1. You Cannot Sustain Value for All Parties: If you’re unable to continuously provide value and ensure trust and quality transactions for all participants (buyers, sellers, etc.), then a marketplace model might struggle. The success of a marketplace relies on balancing and sustaining value for every user type.
  2. You Lack the Resources to Manage and Scale a Marketplace: Operating a marketplace requires managing a complex ecosystem, ensuring user satisfaction on all sides, and dealing with issues like payment processing, dispute resolution, and quality control. If you’re not prepared to invest in these areas, the marketplace-led growth might not be suitable.

Platform-Led Growth

Involves building a base platform that other companies or developers can extend through APIs, SDKs, or apps. Growth is driven by the ecosystem of third-party products and services built on top of the platform.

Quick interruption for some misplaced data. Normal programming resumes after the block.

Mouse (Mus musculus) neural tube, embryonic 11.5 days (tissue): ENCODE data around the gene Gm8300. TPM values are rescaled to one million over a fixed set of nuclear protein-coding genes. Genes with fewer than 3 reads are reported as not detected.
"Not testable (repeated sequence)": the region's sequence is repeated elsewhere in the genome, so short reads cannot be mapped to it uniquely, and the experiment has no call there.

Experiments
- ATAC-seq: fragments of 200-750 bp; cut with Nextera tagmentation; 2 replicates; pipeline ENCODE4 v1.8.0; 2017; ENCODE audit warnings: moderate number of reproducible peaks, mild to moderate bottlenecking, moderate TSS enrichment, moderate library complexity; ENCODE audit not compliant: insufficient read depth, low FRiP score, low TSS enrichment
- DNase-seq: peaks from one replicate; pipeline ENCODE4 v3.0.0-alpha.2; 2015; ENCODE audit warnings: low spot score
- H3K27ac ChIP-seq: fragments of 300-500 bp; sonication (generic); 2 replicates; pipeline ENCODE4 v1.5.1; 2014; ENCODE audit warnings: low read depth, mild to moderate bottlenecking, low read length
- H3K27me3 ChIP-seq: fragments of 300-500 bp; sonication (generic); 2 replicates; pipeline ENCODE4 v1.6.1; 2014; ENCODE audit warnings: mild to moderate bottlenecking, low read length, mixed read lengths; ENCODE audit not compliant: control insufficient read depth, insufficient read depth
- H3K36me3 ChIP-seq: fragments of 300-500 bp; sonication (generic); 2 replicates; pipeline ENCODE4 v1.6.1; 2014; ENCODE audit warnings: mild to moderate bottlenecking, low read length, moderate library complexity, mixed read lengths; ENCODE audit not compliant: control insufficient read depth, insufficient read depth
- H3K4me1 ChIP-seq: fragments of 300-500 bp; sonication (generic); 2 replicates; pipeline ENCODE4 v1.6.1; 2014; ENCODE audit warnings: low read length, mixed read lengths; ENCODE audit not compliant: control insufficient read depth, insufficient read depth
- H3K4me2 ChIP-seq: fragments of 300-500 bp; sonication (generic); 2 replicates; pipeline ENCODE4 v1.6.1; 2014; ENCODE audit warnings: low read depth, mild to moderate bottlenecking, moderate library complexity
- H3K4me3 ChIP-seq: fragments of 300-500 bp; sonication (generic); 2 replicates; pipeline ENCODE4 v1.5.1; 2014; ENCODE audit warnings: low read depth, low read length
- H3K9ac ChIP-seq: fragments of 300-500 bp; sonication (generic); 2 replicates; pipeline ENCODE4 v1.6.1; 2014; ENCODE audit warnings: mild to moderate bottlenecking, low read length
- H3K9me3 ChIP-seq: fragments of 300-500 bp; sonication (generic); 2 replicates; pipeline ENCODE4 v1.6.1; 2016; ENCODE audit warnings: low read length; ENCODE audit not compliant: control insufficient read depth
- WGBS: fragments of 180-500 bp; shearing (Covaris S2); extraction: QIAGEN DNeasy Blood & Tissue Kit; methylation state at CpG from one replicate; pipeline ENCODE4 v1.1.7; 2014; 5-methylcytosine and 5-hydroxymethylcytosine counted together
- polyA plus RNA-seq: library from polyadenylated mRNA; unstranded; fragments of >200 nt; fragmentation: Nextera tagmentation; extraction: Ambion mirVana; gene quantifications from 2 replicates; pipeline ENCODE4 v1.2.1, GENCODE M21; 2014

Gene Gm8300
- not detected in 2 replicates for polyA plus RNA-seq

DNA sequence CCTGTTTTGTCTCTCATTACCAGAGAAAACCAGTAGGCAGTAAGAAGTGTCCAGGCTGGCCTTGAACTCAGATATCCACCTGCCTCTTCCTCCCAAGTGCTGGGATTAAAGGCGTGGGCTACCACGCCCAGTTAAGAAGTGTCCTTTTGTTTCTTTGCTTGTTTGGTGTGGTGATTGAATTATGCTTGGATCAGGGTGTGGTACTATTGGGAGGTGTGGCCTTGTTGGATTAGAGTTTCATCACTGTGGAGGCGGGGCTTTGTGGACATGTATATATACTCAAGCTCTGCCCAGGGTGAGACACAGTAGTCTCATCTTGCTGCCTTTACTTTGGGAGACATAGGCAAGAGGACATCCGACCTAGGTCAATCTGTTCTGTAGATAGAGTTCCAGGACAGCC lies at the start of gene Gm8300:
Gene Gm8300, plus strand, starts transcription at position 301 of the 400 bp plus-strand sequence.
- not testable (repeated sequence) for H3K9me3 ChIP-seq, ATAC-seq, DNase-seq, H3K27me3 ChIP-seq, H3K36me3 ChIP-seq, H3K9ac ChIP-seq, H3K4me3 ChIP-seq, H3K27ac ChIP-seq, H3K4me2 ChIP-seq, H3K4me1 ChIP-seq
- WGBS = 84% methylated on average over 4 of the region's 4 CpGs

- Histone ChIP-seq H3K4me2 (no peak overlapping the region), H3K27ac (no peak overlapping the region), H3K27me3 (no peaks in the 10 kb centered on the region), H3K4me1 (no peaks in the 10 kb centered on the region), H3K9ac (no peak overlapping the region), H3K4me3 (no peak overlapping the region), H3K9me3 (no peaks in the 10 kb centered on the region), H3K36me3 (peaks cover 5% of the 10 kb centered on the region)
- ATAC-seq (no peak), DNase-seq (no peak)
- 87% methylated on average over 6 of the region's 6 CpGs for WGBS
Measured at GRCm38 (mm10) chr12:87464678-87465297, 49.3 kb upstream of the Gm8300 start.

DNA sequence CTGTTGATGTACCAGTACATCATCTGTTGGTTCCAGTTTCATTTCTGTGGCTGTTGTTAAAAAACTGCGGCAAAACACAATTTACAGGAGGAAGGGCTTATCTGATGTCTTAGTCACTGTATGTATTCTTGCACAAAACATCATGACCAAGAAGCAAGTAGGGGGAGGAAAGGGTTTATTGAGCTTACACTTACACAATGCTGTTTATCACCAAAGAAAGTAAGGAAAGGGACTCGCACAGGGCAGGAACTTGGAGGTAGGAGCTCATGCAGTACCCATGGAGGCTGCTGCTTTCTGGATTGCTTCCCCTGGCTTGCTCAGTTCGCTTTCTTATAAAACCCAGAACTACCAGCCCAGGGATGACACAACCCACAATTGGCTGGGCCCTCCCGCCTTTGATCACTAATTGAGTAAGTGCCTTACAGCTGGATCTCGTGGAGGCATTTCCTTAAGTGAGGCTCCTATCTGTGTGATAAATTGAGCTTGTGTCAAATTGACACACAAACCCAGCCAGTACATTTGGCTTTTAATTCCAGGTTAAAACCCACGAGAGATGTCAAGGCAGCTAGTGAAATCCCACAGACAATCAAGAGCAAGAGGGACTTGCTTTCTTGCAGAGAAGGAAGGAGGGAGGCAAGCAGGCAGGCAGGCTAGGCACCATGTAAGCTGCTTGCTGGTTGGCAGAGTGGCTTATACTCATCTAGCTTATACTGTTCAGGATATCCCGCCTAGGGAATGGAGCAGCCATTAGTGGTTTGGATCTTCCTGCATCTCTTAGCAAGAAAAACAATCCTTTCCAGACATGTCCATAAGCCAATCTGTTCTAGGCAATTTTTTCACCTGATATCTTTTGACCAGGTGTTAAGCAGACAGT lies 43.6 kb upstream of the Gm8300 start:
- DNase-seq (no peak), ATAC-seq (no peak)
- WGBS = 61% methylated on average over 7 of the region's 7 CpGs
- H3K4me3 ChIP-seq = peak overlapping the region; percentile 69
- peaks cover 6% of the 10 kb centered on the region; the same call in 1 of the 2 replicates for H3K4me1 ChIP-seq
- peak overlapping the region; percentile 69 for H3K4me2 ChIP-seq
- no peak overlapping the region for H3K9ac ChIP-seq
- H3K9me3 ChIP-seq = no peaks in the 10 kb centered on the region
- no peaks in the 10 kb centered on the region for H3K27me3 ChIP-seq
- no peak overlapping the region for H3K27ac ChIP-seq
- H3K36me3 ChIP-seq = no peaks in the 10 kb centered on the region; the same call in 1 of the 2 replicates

This Makes Sense If:

  1. Scalability Through Third-Party Innovation: If your business model can support and benefit from third-party developers or businesses building on your platform, this approach can significantly expand your offering and reach without proportional increases in your costs.
  2. Ecosystem Network Effects: A platform-led strategy is powerful if your platform becomes more valuable as more users and developers join and contribute. This creates a virtuous cycle where the platform’s increasing utility attracts even more participants.

Skip This If:

  1. Lack of a Core Product Appeal: If the core platform itself does not offer sufficient value or appeal to a broad user base, it may be challenging to attract third-party developers or businesses to invest in building on your platform.